Disaster Recovery, High Availability, Recovery, SQL Server

High Availability != Disaster Recovery – SQL Server Edition

Its quite common to hear even seasoned IT pro’s use the terms High Availability and Disaster Recovery as though they are synonymous. With SQL Server in particular I think part of the confusion stems from the fact that many of the technologies involved can be employed in both areas with varying degrees of success. Further complicating matters is the fact that some of these technologies can also be used in areas such as scale out and reporting that have nothing to do with HA/DR at all.

High Availability

High Availability is the art of ensuring a system has as close to 100% uptime as is possible under normal operating conditions.

The main strategy for achieving high levels of uptime is redundancy – having 2 or more of everything. 2 or more servers, 2 or more NICs, 2 or more power supplies, 2 or more switches…. You get the idea.

The other part of this redundnacy strategy is having components, servers and software that can fail over to the redundant equipment as quickly and transparently as possible.

High Availability “events”, such as a disk or NIC failure will normally be much more common than a Disaster Recovery event. They are so common in fact that they should be considered routine in even a small-medium sized business. Disks, power supplies, switches and even entire servers fail every day but with the correct levels of redundancy users should normally be completely unaware of the failure.

Disaster Recovery

Disaster Recovery on the other hand is concerned with handling the truly extraordinary, and unless you have spent some serious coinage – it is very unlikely to be painless.

Disaster Recovery events should be the complete opposite of High Availability events. Whereas power supply, switches and even whole servers failing should be managed as routine day to day events, Disaster Recovery situations should be exceptionally rare.

In my experience Disaster Recovery has always fallen into one of two scenarios:

Scenario 1: Serious Data Loss or Corruption

This can occur through some sort of horrendous user error or some sort of system failure. Power cuts/spikes in particular seem to have a nasty habit of borking SQL Server databases. Either that or I’m just unlucky.

Scenario 2: The “Godzilla” Event

A Godzilla event is where a significant amount of equipment or even an entire site has been put out of action for a prolonged period.

Examples here would be fire, flooding, an air conditioning unit leaking fluid onto your only server cabinet or workmen cutting through a key piece of fibre. A giant rampaging lizard would also fall into this category.

Massive data loss and rampaging lizards are both most definitely disasters, but will likely require different types of response.

In the case of serious data loss or corruption we are probably looking at some sort of recovery from backups. Thankfully your primary site is still in action so total recovery time will be a function of how quickly you can find, transfer and restore from backup. There can be all sorts of issues here in practice including remembering how to perform the restore, the correct recovery point to go to and storage capacity issues whilst you do the recovery.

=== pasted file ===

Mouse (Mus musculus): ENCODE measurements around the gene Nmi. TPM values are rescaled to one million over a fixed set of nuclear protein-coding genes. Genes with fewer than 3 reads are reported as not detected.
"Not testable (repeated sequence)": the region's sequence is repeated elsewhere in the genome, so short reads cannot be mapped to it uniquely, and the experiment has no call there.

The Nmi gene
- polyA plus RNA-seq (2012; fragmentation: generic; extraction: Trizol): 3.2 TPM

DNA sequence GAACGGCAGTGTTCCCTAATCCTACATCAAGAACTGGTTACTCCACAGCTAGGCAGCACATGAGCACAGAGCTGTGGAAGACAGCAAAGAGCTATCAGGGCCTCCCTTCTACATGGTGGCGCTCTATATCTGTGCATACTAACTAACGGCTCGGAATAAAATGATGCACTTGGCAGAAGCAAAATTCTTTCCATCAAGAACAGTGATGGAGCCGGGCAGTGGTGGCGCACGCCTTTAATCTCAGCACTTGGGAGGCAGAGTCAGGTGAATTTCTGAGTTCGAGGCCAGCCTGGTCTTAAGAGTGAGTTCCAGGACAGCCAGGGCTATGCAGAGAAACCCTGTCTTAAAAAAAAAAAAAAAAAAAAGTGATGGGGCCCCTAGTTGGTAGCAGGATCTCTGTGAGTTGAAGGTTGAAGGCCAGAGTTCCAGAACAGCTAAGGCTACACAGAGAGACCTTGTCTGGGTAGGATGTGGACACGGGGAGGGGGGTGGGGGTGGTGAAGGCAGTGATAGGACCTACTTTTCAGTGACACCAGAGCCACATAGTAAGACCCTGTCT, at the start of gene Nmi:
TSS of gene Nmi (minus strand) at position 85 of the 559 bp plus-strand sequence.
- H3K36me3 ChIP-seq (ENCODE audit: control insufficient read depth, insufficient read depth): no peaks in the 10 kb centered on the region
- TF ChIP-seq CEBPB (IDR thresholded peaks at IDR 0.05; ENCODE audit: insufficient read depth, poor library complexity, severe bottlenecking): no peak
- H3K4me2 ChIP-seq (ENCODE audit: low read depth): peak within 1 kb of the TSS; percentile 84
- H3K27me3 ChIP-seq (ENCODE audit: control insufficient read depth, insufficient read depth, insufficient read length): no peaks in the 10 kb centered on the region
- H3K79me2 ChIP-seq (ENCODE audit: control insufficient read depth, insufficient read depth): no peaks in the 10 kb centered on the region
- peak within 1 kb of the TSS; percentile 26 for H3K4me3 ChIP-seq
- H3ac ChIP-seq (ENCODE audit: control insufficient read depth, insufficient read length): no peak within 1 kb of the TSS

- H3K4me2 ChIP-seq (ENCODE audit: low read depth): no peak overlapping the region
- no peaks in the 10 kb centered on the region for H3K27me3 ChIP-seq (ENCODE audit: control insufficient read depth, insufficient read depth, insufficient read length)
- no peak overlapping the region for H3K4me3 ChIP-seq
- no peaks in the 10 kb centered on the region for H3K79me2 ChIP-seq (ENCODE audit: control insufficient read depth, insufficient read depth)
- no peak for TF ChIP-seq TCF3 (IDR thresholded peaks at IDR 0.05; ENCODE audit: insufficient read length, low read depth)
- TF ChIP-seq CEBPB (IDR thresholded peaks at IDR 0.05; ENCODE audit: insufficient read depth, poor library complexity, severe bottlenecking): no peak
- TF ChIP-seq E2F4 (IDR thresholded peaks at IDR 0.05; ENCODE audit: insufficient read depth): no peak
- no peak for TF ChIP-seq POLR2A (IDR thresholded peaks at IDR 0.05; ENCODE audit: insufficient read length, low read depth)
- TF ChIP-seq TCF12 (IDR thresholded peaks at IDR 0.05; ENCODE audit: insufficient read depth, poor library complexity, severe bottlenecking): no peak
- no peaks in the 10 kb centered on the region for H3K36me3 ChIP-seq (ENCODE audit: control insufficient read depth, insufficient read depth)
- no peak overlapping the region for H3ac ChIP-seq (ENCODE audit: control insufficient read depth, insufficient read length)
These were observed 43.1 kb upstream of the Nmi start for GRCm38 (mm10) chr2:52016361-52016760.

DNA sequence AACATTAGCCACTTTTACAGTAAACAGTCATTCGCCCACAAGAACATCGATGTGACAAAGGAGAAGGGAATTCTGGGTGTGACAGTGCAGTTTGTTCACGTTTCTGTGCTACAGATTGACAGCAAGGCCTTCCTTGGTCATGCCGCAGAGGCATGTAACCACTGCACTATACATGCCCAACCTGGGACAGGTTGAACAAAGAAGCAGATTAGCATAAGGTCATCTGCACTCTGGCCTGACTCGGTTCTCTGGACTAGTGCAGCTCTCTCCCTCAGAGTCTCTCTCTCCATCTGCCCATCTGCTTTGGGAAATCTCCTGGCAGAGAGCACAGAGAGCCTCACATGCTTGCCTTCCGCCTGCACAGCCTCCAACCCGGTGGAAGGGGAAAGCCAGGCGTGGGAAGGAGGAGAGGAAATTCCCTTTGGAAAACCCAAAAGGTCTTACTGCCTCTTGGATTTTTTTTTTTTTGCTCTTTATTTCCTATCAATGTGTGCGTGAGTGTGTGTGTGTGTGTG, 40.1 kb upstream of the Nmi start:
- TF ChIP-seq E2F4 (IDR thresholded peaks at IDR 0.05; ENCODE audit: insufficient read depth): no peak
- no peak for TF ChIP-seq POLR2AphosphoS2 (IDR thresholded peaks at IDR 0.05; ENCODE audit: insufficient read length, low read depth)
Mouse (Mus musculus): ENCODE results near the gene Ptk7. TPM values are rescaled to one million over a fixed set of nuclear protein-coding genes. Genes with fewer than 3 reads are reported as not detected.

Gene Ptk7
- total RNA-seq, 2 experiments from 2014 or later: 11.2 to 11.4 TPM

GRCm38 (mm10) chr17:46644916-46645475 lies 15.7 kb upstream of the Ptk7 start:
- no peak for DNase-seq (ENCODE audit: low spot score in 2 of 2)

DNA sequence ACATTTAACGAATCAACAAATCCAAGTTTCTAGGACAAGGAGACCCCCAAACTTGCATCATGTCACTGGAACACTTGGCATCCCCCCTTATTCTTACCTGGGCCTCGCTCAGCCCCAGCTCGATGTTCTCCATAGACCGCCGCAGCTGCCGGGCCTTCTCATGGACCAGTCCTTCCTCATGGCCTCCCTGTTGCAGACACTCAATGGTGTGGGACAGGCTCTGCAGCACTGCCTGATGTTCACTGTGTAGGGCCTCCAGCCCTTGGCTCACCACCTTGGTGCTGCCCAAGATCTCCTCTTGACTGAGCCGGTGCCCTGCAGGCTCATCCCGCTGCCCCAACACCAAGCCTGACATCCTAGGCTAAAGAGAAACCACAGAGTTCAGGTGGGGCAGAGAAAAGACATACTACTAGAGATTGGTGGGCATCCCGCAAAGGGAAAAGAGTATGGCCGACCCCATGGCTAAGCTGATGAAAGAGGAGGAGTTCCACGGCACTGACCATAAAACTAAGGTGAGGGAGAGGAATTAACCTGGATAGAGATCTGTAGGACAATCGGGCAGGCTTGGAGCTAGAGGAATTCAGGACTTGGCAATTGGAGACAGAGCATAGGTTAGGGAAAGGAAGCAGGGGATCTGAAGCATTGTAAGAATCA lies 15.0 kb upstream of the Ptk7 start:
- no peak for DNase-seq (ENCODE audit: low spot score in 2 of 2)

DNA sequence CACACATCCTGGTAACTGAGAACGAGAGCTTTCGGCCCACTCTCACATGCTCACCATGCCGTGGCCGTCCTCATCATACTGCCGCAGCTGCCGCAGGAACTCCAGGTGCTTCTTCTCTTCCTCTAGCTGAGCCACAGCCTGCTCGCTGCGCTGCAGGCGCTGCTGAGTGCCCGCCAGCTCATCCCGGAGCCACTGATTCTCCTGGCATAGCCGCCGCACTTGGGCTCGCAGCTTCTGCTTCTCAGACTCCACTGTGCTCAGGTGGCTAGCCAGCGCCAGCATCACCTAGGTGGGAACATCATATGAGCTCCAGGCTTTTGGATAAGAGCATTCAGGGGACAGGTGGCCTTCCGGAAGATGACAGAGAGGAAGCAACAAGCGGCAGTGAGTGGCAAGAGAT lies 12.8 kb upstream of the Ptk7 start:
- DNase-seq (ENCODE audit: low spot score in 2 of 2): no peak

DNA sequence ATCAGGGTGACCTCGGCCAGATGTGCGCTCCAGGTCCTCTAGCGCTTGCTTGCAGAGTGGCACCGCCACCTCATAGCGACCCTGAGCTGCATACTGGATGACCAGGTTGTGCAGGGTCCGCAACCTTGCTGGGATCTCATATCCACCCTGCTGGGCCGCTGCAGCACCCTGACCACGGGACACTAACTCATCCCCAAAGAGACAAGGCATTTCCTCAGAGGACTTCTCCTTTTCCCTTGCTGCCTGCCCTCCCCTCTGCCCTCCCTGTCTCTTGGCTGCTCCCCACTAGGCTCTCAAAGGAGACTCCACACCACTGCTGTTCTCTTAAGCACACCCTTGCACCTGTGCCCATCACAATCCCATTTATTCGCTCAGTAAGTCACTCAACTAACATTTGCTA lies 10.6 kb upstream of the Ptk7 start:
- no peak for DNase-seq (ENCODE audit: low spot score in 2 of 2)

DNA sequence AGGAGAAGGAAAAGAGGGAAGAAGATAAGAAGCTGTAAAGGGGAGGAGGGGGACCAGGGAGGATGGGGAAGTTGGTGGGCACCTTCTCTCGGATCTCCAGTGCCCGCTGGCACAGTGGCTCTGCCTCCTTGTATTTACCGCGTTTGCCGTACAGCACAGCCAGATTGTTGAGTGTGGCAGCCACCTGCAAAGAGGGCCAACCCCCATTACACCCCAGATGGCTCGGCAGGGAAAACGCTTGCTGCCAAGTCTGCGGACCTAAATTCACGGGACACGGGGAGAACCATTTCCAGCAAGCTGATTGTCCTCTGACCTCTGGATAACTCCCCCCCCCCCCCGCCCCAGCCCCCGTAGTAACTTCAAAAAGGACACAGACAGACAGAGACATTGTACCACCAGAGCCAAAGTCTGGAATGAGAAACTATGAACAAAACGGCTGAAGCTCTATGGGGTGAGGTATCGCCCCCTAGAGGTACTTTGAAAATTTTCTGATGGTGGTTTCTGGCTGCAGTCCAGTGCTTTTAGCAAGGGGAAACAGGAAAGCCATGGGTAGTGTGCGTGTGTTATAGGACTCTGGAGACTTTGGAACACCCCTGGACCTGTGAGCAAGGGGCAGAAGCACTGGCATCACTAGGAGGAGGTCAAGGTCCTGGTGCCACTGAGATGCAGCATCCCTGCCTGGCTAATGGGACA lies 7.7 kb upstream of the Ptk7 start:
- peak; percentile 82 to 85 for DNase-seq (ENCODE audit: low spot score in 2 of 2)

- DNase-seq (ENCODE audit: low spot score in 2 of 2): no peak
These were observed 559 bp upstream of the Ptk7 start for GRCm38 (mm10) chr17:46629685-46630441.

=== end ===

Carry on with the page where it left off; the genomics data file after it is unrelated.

If you want to mitigate against the “Godzilla” event you basically need to be in the business of being able to fail key systems over to a completely different geographic site. As you might imagine the cost of this can be significant in terms of hardware, WAN links, software and technical skills. The quicker and more transparently you want this to occur, the harder it becomes.

Which technology sits where?

Below is a simple list of SQL Server and associated technologies and where I think they sit in the HA/DR landscape. Notice that some technologies sit quite comfortably in both camps, hence the confusion described earlier.

Synchronous technologies are better placed in the HA camp and Async in the DR camp. That said though – there are no hard and fast rules and I’ve seen Synchronous mirroring and replication used for DR more than once.

High Availability

Disaster Recovery

Redundant Hardware and Comms
SQL Server Failover Clustering
Automatic Page Repair
Server and Database Backups
Log Shipping


Sync/Async Database Mirroring
Sync/Async SQL Server Replication
Sync/Async AlwaysOn Availability Groups
Sync/Async SAN/VM Replication

Let me know if you think I’ve missed a key technology or if you think I have any tech in the wrong place!



Leave a Reply

Fill in your details below or click an icon to log in:

WordPress.com Logo

You are commenting using your WordPress.com account. Log Out /  Change )

Google+ photo

You are commenting using your Google+ account. Log Out /  Change )

Twitter picture

You are commenting using your Twitter account. Log Out /  Change )

Facebook photo

You are commenting using your Facebook account. Log Out /  Change )


Connecting to %s